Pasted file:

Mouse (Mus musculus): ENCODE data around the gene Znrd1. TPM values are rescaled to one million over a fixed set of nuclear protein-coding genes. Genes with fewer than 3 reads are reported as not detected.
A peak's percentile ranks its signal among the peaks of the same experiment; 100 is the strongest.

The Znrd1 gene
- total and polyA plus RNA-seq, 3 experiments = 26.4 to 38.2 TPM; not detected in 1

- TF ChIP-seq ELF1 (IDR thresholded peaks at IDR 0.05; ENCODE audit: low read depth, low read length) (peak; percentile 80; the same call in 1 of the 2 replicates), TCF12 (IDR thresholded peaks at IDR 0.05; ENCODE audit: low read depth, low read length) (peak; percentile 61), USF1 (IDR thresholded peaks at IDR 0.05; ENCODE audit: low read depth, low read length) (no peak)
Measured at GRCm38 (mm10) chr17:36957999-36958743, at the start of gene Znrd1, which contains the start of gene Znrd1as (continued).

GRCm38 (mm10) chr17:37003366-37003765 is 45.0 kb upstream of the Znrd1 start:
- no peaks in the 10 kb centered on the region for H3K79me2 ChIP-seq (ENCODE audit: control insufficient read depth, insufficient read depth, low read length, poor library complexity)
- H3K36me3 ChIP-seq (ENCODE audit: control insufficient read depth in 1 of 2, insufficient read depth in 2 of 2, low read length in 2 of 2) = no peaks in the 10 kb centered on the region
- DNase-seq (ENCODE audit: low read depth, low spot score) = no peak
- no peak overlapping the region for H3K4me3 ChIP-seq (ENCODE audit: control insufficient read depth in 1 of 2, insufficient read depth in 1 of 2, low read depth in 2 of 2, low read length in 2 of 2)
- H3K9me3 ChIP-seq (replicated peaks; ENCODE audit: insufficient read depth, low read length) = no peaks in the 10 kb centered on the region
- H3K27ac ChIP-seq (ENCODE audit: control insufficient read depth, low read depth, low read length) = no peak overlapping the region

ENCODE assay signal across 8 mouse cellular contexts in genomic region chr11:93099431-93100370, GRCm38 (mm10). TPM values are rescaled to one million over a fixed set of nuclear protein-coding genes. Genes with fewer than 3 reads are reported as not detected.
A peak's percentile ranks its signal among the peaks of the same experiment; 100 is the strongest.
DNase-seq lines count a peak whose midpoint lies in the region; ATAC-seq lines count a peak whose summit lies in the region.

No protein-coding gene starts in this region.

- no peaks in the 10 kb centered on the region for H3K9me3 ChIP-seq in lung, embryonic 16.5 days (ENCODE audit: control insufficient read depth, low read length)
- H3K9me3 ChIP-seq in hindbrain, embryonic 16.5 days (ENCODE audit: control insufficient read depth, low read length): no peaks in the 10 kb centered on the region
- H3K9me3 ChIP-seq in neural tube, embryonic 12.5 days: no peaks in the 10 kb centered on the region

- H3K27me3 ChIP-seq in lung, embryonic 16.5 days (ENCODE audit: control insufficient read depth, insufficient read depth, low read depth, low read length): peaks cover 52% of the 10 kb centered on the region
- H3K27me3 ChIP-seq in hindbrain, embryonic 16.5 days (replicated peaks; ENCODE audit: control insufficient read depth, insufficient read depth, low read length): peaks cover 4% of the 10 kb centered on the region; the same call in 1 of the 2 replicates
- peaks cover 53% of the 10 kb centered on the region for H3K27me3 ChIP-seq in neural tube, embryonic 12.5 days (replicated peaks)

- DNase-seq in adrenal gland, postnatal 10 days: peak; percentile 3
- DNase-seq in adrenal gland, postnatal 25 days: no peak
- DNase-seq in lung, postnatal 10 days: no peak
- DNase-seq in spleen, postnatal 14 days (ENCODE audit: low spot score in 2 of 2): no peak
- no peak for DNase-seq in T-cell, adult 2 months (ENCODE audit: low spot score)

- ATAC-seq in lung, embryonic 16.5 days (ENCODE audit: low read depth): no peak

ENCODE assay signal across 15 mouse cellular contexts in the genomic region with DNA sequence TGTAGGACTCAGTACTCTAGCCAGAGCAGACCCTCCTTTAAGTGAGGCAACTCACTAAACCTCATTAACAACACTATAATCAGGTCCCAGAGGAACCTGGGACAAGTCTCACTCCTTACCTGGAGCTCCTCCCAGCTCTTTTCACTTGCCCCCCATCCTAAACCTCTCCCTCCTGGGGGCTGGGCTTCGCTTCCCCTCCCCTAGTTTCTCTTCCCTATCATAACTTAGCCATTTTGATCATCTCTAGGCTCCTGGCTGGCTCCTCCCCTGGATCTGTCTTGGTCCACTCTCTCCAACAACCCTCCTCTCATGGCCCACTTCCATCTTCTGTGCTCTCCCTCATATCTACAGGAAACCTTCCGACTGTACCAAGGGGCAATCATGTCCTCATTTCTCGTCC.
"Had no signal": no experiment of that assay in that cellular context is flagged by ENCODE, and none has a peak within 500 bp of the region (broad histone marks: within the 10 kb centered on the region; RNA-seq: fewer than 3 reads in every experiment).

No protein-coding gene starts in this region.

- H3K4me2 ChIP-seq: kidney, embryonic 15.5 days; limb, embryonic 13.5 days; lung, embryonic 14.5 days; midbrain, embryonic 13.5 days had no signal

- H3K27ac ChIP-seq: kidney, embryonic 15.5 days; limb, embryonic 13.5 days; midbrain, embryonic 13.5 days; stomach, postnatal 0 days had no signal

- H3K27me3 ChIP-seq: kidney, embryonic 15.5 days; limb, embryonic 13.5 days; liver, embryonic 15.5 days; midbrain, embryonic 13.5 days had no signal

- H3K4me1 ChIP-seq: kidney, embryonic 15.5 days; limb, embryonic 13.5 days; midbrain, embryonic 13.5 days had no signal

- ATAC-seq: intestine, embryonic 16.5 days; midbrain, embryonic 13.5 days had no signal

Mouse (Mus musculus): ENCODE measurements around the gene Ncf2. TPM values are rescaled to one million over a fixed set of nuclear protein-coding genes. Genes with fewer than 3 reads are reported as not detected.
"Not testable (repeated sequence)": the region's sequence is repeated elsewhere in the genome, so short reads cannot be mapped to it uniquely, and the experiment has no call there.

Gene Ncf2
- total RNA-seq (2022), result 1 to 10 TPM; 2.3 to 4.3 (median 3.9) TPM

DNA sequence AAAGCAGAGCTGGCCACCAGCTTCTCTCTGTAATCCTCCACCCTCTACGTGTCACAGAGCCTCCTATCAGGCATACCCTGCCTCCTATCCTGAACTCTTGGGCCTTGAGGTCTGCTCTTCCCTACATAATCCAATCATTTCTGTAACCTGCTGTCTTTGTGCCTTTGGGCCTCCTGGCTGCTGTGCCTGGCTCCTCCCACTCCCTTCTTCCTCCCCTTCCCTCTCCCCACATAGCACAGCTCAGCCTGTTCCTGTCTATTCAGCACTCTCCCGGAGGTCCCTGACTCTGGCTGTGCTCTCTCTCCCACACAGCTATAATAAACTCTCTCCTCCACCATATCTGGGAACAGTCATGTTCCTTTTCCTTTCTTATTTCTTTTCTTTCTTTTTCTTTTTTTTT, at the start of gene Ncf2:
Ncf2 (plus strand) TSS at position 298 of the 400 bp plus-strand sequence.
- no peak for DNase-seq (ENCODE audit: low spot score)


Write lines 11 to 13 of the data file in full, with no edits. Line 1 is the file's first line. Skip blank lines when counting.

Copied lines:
- no peak overlapping the region for H3K4me3 ChIP-seq (ENCODE audit: control insufficient read depth in 1 of 2, insufficient read depth in 1 of 2, low read depth in 2 of 2, low read length in 2 of 2)
- H3K9me3 ChIP-seq (replicated peaks; ENCODE audit: insufficient read depth, low read length) = no peaks in the 10 kb centered on the region
- H3K27ac ChIP-seq (ENCODE audit: control insufficient read depth, low read depth, low read length) = no peak overlapping the region